(HealthDay News) — For patients with nonmetastatic prostate cancer, treatment with intensity-modulated radiation therapy (IMRT) is associated with fewer complications than proton therapy or conformal radiation therapy, according to a study published in the April 18 issue of the Journal of the American Medical Association, a theme issue on comparative effectiveness research.
To investigate the morbidity and disease control of IMRT, proton therapy, and conformal radiation therapy, Nathan C. Sheets, M.D., of the University of North Carolina at Chapel Hill, and colleagues analyzed Surveillance, Epidemiology, and End Results-Medicare-linked data for patients with nonmetastatic prostate cancer from 2000 to 2009.
The researchers found that, compared with conformal radiation therapy, use of IMRT increased from 0.15 percent in 2000 to 95.9 percent in 2008. Men who received IMRT were less likely to have gastrointestinal morbidities (absolute risk, 13.4 versus 14.7 per 100 person-years; relative risk [RR], 0.91) and hip fractures (absolute risk, 0.8 versus 1.0 per 100 person-years; RR, 0.78) compared with men receiving conformal radiation therapy. However, men receiving IMRT were more likely to be diagnosed with erectile dysfunction (absolute risk, 5.9 versus 5.3 per 100 person-years; RR, 1.12). Patients treated with IMRT had a lower rate of gastrointestinal morbidity (absolute risk, 12.2 versus 17.8 per 100 person-years; RR, 0.66) compared to patients receiving proton therapy. Rates of other morbidities were similar for IMRT and proton therapy.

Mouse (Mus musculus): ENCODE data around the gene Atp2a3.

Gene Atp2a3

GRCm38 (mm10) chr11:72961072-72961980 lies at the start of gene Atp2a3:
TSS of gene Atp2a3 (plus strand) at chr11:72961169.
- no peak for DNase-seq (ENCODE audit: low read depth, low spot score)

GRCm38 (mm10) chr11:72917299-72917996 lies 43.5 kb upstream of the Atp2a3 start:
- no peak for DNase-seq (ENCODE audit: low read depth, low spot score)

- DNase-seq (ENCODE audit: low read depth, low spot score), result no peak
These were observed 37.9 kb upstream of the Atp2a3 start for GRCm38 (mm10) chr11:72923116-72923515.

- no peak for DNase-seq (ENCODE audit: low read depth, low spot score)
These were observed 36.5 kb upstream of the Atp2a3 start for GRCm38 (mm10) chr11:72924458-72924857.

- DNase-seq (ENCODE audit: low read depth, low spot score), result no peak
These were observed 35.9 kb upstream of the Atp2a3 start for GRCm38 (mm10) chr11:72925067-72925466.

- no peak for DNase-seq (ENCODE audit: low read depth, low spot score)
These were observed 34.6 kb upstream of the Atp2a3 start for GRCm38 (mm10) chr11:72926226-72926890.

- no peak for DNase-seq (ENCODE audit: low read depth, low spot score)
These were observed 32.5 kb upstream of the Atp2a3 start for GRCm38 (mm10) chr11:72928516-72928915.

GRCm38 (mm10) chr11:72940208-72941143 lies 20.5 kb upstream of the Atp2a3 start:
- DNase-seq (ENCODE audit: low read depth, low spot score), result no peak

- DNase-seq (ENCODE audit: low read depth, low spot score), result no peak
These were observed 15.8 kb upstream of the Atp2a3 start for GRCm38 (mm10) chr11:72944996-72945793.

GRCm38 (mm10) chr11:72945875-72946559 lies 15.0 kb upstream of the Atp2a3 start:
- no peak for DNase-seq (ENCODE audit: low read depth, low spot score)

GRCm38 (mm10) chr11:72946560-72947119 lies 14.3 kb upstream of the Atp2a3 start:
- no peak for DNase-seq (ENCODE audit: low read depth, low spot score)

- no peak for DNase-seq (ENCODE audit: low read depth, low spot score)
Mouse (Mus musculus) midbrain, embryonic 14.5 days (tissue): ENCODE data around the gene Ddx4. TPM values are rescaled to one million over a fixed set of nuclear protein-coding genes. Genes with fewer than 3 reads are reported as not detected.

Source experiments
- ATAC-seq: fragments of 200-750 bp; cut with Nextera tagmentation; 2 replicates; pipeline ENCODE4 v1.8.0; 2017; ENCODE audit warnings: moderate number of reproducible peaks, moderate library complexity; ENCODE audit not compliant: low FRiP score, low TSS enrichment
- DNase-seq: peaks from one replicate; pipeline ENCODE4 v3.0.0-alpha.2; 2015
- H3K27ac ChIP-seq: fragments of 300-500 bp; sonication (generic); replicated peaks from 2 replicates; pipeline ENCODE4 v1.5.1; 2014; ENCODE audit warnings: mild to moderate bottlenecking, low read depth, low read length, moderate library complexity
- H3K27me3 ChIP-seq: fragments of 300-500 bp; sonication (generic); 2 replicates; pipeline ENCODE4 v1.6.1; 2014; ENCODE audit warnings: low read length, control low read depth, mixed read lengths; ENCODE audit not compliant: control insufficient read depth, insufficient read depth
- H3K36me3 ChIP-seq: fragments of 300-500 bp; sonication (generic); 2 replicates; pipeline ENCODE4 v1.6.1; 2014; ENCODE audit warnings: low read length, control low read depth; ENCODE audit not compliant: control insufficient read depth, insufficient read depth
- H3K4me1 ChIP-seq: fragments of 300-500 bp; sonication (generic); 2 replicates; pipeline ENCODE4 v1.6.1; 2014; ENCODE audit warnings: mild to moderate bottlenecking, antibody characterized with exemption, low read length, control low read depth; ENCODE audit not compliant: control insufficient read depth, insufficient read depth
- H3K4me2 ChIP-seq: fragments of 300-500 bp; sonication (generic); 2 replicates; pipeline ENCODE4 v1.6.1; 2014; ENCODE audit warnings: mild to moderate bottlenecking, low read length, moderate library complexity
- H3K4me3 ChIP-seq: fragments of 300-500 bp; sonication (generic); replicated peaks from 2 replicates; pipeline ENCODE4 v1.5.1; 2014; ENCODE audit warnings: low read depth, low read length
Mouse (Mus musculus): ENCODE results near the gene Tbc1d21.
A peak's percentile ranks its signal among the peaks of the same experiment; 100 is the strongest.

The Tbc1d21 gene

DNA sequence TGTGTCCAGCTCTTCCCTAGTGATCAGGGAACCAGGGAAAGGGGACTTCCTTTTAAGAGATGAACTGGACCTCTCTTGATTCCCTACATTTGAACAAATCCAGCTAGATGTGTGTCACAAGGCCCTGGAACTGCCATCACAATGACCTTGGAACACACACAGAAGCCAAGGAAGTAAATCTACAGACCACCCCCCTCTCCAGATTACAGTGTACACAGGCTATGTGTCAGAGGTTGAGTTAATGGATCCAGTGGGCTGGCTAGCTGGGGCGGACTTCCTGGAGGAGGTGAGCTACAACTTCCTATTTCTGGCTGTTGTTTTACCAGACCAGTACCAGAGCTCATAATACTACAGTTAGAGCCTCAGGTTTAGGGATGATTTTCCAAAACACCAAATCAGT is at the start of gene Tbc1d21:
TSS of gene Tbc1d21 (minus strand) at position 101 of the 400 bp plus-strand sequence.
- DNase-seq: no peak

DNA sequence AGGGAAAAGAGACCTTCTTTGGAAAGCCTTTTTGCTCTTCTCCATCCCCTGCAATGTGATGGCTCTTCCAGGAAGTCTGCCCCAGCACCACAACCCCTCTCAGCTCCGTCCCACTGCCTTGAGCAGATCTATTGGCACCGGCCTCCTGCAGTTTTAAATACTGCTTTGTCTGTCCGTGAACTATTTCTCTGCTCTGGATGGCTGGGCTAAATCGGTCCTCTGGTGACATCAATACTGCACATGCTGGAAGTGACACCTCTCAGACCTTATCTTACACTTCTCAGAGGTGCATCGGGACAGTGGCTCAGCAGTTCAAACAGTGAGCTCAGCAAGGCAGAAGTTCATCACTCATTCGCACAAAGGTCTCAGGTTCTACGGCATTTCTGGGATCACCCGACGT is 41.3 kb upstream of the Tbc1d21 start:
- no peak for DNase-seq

“This population-based study suggests that IMRT may be associated with improved disease control without compromising morbidity compared with conformal radiation therapy, although proton therapy does not appear to provide additional benefit,” the authors write.
Two authors disclosed financial ties to the pharmaceutical industry.